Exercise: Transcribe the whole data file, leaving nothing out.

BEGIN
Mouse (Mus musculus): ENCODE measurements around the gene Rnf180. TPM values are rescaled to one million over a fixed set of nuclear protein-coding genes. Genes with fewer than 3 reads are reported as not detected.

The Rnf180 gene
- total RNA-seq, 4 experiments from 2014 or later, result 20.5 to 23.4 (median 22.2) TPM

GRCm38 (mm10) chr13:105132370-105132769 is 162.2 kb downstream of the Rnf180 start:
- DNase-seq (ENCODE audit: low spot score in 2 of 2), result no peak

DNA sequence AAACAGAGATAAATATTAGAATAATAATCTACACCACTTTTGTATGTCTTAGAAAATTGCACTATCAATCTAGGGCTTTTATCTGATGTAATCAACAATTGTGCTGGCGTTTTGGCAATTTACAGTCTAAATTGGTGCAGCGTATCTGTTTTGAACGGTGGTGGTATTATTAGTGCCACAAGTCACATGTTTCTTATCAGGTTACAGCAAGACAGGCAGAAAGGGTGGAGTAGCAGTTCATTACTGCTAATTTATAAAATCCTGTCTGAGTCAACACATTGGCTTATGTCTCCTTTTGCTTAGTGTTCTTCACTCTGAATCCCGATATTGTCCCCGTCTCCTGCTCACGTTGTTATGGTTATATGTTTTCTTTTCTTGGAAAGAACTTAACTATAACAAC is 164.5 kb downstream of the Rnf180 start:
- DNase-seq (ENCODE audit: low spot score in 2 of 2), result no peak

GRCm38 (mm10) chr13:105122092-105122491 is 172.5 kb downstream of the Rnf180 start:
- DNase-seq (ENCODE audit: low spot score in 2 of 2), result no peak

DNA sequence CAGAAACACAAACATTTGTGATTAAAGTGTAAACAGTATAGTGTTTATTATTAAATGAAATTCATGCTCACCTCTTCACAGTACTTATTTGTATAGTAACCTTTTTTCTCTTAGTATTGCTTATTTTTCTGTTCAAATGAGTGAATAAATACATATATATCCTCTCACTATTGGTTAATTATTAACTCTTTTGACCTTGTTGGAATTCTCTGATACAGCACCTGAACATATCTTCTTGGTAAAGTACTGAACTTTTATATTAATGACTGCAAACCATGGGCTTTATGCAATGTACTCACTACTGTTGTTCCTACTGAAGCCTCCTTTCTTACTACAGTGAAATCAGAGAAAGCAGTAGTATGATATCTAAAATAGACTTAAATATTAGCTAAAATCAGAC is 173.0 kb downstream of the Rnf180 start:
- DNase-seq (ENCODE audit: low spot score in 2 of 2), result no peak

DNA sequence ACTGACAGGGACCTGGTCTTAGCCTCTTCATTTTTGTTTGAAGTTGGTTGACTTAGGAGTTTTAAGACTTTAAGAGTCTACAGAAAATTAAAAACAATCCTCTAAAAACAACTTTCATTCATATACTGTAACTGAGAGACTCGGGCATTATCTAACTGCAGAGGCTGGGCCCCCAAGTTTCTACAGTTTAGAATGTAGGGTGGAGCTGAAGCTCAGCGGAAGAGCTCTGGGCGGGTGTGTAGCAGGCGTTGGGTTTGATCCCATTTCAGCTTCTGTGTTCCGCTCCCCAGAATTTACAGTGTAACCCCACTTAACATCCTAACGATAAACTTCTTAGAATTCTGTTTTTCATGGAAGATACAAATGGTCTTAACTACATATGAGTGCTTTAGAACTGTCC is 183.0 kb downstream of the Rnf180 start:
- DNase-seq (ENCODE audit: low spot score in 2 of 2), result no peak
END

Mouse (Mus musculus): ENCODE measurements around the gene Rnf180. TPM values are rescaled to one million over a fixed set of nuclear protein-coding genes. Genes with fewer than 3 reads are reported as not detected.

The Rnf180 gene
- total RNA-seq, 4 experiments from 2014 or later, result 20.5 to 23.4 (median 22.2) TPM

GRCm38 (mm10) chr13:105132370-105132769 is 162.2 kb downstream of the Rnf180 start:
- DNase-seq (ENCODE audit: low spot score in 2 of 2), result no peak

DNA sequence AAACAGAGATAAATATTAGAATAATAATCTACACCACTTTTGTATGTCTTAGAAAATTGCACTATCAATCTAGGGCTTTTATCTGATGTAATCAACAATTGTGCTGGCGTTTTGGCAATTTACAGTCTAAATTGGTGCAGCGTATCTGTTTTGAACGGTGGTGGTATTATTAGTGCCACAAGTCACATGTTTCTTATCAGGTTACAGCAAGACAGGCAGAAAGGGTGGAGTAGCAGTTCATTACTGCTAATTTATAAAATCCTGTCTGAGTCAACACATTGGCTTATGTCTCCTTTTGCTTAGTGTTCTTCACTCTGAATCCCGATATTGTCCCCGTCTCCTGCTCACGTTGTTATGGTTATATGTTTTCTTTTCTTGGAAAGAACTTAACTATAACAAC is 164.5 kb downstream of the Rnf180 start:
- DNase-seq (ENCODE audit: low spot score in 2 of 2), result no peak

GRCm38 (mm10) chr13:105122092-105122491 is 172.5 kb downstream of the Rnf180 start:
- DNase-seq (ENCODE audit: low spot score in 2 of 2), result no peak

DNA sequence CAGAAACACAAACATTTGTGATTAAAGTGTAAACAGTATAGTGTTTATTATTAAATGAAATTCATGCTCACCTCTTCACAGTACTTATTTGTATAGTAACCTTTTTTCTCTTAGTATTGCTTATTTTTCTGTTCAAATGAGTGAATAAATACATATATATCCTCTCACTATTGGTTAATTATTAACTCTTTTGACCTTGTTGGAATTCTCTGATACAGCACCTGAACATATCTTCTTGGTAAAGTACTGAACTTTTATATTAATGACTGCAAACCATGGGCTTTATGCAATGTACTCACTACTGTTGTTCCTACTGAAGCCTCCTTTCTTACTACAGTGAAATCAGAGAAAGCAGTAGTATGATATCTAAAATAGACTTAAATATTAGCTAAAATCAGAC is 173.0 kb downstream of the Rnf180 start:
- DNase-seq (ENCODE audit: low spot score in 2 of 2), result no peak

DNA sequence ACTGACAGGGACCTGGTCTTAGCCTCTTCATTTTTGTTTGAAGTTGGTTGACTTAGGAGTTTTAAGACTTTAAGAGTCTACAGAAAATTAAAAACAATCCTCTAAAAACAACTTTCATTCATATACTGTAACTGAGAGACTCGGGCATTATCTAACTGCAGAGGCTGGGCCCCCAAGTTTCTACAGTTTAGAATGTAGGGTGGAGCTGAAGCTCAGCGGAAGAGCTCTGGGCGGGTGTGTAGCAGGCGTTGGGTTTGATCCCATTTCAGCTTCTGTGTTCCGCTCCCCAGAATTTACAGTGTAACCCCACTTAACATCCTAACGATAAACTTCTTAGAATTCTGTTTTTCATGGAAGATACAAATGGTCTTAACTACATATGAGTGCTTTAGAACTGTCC is 183.0 kb downstream of the Rnf180 start:
- DNase-seq (ENCODE audit: low spot score in 2 of 2), result no peak